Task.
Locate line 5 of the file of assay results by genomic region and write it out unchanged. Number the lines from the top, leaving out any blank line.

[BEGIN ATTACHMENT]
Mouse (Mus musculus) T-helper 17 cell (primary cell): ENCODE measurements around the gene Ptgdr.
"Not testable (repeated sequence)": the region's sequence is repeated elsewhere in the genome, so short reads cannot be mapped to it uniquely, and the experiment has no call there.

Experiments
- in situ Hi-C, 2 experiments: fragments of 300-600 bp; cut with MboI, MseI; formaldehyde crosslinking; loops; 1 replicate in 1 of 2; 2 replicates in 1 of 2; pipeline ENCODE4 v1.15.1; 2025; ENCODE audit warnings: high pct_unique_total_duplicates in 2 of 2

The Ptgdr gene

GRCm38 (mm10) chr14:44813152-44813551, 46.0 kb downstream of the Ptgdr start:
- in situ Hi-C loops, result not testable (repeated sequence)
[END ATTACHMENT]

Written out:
The Ptgdr gene